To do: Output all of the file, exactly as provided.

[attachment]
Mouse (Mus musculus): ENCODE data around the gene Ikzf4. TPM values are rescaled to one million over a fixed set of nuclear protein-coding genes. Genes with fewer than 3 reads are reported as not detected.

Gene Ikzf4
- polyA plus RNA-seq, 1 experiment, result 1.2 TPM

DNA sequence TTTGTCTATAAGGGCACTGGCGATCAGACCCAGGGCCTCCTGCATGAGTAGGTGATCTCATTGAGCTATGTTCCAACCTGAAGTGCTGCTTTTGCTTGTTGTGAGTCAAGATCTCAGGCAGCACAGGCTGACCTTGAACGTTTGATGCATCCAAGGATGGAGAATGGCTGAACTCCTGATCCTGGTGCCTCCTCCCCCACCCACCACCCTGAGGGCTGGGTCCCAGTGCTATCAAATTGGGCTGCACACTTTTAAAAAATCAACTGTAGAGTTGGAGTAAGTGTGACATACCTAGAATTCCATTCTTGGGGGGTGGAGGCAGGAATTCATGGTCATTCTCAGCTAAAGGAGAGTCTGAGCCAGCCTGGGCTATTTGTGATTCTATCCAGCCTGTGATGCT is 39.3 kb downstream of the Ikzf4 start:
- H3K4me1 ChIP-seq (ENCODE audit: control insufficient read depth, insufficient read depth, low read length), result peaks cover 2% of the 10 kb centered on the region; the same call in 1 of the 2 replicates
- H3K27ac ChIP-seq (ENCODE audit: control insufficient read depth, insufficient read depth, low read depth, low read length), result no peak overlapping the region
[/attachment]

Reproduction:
Mouse (Mus musculus): ENCODE data around the gene Ikzf4. TPM values are rescaled to one million over a fixed set of nuclear protein-coding genes. Genes with fewer than 3 reads are reported as not detected.

Gene Ikzf4
- polyA plus RNA-seq, 1 experiment, result 1.2 TPM

DNA sequence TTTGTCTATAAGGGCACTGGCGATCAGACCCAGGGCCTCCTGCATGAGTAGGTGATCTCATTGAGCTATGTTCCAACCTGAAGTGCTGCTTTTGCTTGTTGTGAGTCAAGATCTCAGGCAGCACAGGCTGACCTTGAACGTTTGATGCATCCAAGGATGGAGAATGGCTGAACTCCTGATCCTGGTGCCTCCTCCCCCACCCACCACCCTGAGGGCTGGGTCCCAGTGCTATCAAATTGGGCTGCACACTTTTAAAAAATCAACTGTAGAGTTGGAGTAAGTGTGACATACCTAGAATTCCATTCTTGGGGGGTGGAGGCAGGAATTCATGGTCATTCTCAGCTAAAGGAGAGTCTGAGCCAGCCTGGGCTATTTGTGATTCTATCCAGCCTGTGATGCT is 39.3 kb downstream of the Ikzf4 start:
- H3K4me1 ChIP-seq (ENCODE audit: control insufficient read depth, insufficient read depth, low read length), result peaks cover 2% of the 10 kb centered on the region; the same call in 1 of the 2 replicates
- H3K27ac ChIP-seq (ENCODE audit: control insufficient read depth, insufficient read depth, low read depth, low read length), result no peak overlapping the region